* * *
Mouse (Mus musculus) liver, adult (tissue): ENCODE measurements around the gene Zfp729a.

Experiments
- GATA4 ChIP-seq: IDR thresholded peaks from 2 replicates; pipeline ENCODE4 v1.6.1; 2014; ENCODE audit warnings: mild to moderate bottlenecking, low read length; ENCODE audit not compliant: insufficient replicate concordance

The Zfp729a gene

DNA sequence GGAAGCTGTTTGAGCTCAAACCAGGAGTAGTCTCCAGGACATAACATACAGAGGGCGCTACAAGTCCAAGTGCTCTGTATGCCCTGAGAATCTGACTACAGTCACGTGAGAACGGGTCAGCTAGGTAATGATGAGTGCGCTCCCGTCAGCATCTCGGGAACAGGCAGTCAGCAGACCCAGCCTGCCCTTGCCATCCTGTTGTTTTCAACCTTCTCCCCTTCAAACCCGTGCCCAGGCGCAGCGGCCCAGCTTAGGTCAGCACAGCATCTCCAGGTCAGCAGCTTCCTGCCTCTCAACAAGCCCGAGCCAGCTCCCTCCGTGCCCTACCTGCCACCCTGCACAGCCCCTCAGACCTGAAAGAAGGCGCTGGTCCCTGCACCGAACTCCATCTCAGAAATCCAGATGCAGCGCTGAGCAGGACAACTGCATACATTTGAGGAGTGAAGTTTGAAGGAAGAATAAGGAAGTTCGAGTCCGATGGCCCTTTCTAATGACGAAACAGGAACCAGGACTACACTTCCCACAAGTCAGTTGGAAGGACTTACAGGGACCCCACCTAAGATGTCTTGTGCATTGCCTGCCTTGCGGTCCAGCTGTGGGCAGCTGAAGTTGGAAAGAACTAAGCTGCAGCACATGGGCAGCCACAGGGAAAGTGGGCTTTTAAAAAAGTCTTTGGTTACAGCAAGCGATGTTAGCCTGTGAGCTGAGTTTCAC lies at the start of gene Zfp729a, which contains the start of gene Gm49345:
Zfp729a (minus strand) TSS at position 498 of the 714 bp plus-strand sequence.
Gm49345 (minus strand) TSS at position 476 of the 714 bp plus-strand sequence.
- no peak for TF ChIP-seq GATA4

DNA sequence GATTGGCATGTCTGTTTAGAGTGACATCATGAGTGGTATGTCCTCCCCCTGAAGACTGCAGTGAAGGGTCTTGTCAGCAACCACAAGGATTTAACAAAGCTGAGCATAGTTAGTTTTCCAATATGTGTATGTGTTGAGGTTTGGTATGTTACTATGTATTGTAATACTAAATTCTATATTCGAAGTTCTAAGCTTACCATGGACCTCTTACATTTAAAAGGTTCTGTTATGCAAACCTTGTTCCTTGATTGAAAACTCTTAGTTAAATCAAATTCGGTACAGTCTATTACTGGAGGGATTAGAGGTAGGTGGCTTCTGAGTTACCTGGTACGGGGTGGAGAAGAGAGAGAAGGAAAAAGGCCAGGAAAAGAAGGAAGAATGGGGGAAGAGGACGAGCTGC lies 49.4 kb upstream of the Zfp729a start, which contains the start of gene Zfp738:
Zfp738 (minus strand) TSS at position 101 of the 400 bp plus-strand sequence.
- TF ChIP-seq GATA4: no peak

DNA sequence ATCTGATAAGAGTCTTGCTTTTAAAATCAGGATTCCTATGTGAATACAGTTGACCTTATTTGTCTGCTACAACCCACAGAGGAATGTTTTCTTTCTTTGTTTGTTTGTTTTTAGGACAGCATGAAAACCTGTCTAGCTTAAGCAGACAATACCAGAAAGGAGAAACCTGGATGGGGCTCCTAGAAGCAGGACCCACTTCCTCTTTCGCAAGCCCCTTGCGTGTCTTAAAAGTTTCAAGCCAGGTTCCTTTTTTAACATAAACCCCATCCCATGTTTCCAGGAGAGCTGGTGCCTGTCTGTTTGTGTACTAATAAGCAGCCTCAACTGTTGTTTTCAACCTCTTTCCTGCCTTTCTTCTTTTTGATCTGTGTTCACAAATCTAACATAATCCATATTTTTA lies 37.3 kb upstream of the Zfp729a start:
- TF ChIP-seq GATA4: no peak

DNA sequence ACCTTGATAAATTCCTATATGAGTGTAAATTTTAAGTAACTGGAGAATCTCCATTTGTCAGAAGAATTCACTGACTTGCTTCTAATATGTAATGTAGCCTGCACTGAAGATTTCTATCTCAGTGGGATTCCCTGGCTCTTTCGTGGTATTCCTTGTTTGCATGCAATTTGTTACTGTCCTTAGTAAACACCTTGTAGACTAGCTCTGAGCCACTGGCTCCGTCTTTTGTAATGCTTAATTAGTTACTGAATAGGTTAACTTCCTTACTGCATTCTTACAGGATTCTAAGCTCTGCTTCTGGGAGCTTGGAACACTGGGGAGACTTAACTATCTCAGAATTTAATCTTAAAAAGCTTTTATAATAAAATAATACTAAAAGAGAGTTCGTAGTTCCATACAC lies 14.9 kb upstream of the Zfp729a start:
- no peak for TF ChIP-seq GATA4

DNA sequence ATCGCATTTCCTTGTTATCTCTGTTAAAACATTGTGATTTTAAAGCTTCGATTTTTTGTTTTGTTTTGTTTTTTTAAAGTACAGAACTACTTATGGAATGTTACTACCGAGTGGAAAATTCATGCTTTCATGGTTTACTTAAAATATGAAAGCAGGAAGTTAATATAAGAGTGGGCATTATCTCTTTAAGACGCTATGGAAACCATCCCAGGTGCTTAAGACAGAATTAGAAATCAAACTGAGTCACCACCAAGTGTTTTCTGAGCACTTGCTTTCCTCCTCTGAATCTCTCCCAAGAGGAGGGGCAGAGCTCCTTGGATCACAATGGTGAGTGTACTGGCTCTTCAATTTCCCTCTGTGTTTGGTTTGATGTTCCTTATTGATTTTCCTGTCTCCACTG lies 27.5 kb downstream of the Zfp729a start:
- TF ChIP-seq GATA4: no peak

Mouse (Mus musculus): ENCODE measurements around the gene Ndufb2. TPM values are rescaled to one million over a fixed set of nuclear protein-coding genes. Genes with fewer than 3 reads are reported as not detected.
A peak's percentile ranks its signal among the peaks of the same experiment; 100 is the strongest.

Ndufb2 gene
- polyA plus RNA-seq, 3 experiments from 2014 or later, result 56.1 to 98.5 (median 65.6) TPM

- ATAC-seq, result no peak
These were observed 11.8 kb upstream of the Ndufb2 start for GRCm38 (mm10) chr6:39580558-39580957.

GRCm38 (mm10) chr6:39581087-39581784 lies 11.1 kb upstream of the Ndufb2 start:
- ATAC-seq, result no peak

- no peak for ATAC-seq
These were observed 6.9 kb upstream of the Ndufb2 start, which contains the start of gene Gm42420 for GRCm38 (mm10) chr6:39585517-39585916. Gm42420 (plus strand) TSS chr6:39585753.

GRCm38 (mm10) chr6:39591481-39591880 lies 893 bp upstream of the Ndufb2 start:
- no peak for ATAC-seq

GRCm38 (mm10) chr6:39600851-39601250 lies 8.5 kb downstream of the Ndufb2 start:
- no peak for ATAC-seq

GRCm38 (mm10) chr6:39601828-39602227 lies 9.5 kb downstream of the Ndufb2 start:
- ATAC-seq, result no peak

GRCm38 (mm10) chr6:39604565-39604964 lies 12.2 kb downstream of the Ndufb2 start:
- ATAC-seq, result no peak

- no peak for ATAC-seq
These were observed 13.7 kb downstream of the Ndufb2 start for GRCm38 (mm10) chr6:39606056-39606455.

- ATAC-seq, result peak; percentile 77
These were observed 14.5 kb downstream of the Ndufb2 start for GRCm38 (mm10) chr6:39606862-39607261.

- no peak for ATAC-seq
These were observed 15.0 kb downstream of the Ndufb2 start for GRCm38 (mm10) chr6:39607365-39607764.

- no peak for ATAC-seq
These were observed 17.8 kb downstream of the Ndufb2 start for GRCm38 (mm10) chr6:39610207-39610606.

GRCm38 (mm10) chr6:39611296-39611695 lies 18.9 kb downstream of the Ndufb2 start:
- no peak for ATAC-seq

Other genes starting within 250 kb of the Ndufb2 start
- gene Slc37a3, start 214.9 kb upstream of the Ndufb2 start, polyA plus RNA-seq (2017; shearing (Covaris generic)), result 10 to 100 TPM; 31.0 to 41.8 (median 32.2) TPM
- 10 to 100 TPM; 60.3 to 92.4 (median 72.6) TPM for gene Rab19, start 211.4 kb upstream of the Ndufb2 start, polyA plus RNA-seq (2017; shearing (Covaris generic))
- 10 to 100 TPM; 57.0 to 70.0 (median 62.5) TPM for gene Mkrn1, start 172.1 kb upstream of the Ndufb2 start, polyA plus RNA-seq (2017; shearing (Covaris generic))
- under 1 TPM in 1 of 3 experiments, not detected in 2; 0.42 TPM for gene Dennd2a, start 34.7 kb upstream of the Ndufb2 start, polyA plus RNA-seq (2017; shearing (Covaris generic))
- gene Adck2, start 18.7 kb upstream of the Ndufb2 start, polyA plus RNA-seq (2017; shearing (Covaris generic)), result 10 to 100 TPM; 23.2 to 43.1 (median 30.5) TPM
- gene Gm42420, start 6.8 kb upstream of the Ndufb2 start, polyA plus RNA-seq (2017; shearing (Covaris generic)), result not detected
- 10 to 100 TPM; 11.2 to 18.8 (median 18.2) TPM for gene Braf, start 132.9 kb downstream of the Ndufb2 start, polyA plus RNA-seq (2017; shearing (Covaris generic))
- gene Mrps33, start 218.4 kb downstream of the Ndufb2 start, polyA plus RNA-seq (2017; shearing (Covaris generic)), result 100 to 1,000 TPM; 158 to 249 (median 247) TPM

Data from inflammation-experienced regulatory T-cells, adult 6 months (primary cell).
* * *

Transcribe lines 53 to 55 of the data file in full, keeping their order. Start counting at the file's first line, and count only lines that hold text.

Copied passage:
- 10 to 100 TPM; 11.2 to 18.8 (median 18.2) TPM for gene Braf, start 132.9 kb downstream of the Ndufb2 start, polyA plus RNA-seq (2017; shearing (Covaris generic))
- gene Mrps33, start 218.4 kb downstream of the Ndufb2 start, polyA plus RNA-seq (2017; shearing (Covaris generic)), result 100 to 1,000 TPM; 158 to 249 (median 247) TPM

Data from inflammation-experienced regulatory T-cells, adult 6 months (primary cell).